CE category 0 is the first and lowest type of CE mark. It does only block between 0 and 20% of the light and isn't really noticeable. These are considered glasses, not sunglasses.
  • CE category 1 (43-80% VLT)
    CE category 1 is the second type of CE mark. It blocks about 20 to 57% of the light and is the first category to be called sunglasses. The low blocking of light make those sunglasses a good option for cloudy days.
  • CE category 2  (18-43% VLT)
    CE category 2 is the third type of CE mark. It can block between 57 and 82% of the light and is a good option for partly cloudy days. This type of CE mark is commonly used for driving sunglasses because they block sunlight but still give a good vision.
  • CE category 3  (8-18% VLT)
    CE category 3 is the third and most commonly used CE mark out there. These type of sunglasses block about 82 to 92% of the light. For a sunny day at the beach or on a boat, a pair of CE 3 sunglasses is strongly recommended. 
  • CE category 4 (3-8% VLT)
    CE Category 4 sunglasses have the highest value of protection against blindness. Category 4 lenses block between 92 and 97% of the light and are commonly used in sunlight intense situations. Examples are: climbing high mountains on a clear day, in a desert and on a sunny day on a snowy mountain. Although, keep in mind that a category 4 is not the best to use while snowboarding or skiing, as you won't be able to spot ice with them.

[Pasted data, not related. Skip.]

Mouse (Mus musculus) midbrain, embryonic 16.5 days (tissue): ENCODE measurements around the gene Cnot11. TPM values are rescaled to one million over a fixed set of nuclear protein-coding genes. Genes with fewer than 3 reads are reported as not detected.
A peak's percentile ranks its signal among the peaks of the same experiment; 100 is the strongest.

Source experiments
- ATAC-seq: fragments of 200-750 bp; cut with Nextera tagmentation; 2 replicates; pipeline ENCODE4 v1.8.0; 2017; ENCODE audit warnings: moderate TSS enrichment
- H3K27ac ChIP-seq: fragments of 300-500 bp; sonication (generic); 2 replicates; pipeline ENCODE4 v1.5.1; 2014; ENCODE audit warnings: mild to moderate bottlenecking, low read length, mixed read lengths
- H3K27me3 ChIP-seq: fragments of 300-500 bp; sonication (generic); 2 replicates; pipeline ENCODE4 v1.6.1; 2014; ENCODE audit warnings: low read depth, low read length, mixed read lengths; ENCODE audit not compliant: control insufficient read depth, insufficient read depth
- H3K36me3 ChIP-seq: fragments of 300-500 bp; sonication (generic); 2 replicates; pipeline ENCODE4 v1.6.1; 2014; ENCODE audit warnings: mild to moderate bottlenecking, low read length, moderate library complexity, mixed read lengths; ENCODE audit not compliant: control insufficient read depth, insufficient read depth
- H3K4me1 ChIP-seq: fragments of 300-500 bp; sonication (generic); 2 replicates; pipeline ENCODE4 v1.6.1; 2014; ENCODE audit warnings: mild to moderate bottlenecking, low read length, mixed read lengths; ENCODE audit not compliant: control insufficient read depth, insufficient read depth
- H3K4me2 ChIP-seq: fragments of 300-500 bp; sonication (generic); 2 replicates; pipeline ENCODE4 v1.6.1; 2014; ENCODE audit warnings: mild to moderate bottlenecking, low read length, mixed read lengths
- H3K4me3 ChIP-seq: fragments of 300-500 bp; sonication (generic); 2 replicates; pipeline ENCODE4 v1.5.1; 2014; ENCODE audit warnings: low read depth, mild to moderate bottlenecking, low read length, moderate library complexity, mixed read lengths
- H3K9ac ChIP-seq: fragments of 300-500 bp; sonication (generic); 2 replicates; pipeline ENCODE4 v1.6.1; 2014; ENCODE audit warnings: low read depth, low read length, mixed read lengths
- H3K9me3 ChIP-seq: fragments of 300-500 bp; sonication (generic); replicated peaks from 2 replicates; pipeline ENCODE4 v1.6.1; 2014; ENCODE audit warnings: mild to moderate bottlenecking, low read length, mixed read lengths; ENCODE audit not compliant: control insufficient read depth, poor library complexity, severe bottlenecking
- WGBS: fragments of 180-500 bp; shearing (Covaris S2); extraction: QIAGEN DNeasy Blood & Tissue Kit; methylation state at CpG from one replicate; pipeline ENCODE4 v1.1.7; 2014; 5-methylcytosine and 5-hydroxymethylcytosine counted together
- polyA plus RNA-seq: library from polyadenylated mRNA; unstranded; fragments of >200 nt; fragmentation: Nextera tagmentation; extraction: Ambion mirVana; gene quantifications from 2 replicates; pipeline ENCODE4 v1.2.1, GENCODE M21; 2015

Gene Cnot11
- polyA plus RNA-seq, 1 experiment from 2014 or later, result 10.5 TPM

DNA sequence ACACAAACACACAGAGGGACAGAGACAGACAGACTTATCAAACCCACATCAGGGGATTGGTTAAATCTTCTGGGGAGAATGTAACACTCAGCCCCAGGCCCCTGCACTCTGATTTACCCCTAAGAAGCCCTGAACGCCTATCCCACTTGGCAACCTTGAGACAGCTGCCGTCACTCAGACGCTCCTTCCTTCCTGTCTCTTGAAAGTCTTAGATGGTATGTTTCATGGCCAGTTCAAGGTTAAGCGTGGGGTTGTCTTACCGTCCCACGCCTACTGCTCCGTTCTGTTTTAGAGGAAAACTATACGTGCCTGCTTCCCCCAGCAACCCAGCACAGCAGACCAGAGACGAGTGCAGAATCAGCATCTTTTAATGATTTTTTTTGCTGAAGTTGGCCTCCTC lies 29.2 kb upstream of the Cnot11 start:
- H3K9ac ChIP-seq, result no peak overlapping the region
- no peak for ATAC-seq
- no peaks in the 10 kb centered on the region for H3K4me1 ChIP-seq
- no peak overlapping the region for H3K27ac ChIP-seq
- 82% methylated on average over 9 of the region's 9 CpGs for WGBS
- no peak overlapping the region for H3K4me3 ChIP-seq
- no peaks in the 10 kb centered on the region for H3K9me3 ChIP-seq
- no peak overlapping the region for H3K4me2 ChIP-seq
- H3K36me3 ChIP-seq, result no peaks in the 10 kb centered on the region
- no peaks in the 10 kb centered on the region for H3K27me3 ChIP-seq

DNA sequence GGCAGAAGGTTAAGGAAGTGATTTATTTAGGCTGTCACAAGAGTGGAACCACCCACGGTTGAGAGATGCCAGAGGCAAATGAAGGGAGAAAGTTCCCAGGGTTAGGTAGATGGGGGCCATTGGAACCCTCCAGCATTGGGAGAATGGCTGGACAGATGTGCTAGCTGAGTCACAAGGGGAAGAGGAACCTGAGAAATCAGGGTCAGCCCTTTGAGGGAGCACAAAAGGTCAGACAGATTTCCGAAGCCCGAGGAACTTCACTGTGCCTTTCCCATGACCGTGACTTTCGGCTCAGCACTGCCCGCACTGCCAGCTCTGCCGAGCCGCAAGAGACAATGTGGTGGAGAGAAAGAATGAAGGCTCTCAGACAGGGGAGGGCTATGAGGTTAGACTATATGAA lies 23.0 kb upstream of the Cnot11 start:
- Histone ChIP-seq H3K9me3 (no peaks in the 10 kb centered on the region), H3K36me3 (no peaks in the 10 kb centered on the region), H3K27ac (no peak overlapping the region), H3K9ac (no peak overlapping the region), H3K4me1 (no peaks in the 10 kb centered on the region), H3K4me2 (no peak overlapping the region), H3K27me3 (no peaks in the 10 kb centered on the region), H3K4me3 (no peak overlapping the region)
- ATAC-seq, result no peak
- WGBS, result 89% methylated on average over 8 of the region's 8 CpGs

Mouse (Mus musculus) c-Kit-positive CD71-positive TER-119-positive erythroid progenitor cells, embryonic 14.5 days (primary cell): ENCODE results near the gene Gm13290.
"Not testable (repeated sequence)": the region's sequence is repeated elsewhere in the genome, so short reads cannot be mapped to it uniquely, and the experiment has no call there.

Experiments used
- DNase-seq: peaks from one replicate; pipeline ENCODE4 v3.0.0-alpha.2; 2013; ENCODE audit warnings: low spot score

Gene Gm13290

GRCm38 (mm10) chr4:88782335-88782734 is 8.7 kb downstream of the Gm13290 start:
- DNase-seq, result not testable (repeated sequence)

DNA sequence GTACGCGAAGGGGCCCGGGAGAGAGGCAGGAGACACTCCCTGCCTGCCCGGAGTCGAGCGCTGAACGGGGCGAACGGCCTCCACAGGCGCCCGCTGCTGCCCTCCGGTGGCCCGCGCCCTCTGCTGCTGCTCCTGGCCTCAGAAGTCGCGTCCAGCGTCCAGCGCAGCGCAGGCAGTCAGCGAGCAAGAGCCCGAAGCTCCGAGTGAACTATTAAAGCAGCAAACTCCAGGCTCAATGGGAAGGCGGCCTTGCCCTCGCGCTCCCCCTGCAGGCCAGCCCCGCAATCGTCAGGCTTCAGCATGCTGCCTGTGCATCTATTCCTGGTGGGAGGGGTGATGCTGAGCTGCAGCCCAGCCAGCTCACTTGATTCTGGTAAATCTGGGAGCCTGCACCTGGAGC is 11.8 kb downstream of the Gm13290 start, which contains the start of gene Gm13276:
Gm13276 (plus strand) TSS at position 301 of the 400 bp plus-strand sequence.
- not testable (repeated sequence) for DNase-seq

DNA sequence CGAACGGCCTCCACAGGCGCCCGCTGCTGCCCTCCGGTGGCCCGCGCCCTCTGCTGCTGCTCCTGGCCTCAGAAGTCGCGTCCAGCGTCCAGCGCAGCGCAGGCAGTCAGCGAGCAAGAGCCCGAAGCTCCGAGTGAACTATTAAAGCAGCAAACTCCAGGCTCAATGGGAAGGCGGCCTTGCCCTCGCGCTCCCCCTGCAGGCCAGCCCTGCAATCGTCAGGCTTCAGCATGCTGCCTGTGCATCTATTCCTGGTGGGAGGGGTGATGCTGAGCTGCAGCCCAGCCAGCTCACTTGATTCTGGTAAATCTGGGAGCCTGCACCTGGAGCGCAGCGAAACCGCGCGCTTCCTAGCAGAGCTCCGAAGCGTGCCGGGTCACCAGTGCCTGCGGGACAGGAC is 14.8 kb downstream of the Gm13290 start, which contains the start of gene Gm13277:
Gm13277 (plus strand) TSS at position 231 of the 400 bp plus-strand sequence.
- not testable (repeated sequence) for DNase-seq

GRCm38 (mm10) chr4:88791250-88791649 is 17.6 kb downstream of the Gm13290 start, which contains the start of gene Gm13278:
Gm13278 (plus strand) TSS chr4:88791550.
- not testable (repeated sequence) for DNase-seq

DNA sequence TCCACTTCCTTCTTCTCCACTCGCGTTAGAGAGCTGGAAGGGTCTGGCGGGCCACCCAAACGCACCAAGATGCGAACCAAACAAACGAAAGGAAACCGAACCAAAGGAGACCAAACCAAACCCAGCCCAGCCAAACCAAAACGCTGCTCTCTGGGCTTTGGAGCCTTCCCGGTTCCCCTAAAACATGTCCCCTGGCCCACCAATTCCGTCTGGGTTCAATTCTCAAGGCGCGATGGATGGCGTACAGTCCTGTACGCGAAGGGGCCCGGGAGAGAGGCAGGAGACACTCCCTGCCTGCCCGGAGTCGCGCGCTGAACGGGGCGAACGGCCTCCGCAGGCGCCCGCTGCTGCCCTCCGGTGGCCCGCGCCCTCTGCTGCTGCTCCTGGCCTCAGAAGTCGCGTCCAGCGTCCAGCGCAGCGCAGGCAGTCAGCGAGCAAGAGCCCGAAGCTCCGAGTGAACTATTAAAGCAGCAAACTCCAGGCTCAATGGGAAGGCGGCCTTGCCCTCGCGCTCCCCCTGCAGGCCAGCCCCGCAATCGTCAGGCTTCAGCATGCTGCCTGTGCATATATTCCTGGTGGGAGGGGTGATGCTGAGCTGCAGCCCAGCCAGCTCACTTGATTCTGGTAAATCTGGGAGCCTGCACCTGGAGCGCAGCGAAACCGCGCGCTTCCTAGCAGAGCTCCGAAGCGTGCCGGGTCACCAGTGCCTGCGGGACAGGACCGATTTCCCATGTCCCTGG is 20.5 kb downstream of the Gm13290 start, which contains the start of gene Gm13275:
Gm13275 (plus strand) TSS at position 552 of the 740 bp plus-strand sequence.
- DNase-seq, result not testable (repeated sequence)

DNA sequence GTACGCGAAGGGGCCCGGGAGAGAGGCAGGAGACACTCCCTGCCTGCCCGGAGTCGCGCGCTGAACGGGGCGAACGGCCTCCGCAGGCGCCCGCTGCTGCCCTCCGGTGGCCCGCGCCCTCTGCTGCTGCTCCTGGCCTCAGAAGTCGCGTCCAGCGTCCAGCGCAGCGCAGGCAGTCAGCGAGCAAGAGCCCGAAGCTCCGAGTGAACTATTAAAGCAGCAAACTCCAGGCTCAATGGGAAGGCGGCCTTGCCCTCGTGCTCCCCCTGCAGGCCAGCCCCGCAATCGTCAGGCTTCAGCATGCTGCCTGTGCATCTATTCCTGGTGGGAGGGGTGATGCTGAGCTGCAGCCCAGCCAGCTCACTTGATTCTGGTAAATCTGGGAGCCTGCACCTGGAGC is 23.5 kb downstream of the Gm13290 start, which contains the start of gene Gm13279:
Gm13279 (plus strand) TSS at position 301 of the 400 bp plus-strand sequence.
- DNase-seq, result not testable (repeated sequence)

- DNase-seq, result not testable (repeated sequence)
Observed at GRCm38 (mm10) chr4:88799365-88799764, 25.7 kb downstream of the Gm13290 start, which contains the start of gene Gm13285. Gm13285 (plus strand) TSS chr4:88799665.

To sum things up

UV400 is one of the essential parts of sunglasses, protection against harmful UV light should always be the priority. Look for the UV400 mark if you decide to buy sunglasses in the future. 

CE categories are a specific pick on your usage of the sunglasses. The higher the category number the more light they block. Although the CE category 3 is the most wide and common used value of protection. When you don't know what to pick, the category 3 sunglasses would be the best option. 

You can filter our store by CE and UV filters to make it easier for you.


6 comments


  • VAIN

    @DEAN
    UV400 is a coating that prevents the UVA,UVB and UVC (harmful) rays from reaching the eyes. So it’s separated from the CE mark that tells the user about the amount of sunlight that is able to get through the lenses.

    It is possible to have different CE categories between 1-4 with a UV400 filter. Sunglasses with a UV400 filter mainly are not found with CE 0, as those are rated normal reading glasses and block 0-20% of the light basically by just being glass.


  • VAIN

    @ MARGRET
    CE indeed only indicates the amount of sunlight that goes through the lenses.
    UV400 is a separate mark that tells you if it blocks the harmful UV rays.


  • Margret

    So if the sunglasses only has CE does that mean there is no UV protection


  • Carla

    Super duidelijke uitleg van UV400, dankjewel!


  • Dean

    Not one website has answered my question. How can it be that I have a pair of light yellow tinted glasses that are labeled 400 UV and, at the same time, they are rated a CE category 0? Category zero makes more sense than the 400 UV label. BTW – That UV label also claims to be CE. Is it possible for a pair of glasses to be both?


Leave a comment

Please note, comments must be approved before they are published